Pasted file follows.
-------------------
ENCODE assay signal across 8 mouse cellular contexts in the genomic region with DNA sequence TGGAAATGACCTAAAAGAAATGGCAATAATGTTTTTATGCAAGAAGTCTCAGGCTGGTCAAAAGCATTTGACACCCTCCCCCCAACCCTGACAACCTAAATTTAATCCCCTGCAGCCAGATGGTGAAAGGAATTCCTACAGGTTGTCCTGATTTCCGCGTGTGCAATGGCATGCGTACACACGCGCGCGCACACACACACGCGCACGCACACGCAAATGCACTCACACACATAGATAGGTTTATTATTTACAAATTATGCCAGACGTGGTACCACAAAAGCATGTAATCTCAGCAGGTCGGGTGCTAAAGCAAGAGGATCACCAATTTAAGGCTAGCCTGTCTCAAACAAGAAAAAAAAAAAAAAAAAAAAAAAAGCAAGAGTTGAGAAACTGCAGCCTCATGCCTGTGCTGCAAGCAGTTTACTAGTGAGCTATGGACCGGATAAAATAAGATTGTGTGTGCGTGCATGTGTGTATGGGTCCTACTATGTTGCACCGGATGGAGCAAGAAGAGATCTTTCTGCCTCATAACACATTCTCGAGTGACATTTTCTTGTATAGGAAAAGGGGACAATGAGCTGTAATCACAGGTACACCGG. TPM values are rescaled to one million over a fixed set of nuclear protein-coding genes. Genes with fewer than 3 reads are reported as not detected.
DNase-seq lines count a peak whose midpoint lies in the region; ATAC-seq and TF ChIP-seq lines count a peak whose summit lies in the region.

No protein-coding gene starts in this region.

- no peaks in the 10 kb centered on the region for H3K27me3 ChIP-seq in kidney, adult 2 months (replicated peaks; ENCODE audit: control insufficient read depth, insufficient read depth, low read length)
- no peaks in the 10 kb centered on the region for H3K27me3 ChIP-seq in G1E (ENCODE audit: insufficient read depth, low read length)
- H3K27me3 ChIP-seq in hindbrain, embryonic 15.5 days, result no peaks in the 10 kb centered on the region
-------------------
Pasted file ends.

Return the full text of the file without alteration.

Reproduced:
ENCODE assay signal across 8 mouse cellular contexts in the genomic region with DNA sequence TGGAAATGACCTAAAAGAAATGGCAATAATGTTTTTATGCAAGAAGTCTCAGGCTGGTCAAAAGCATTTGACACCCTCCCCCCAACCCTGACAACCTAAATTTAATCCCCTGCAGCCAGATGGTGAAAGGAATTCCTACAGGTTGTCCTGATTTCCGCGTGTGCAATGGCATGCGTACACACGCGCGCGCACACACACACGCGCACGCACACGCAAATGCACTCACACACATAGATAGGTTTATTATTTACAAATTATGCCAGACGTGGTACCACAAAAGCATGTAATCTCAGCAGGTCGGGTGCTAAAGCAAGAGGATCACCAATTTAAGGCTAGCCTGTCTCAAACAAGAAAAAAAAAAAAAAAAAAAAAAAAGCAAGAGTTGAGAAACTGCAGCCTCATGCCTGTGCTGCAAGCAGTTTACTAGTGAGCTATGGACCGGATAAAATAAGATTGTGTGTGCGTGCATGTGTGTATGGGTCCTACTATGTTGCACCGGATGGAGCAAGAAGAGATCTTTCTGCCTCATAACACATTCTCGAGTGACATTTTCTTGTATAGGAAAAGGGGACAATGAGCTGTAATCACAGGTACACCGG. TPM values are rescaled to one million over a fixed set of nuclear protein-coding genes. Genes with fewer than 3 reads are reported as not detected.
DNase-seq lines count a peak whose midpoint lies in the region; ATAC-seq and TF ChIP-seq lines count a peak whose summit lies in the region.

No protein-coding gene starts in this region.

- no peaks in the 10 kb centered on the region for H3K27me3 ChIP-seq in kidney, adult 2 months (replicated peaks; ENCODE audit: control insufficient read depth, insufficient read depth, low read length)
- no peaks in the 10 kb centered on the region for H3K27me3 ChIP-seq in G1E (ENCODE audit: insufficient read depth, low read length)
- H3K27me3 ChIP-seq in hindbrain, embryonic 15.5 days, result no peaks in the 10 kb centered on the region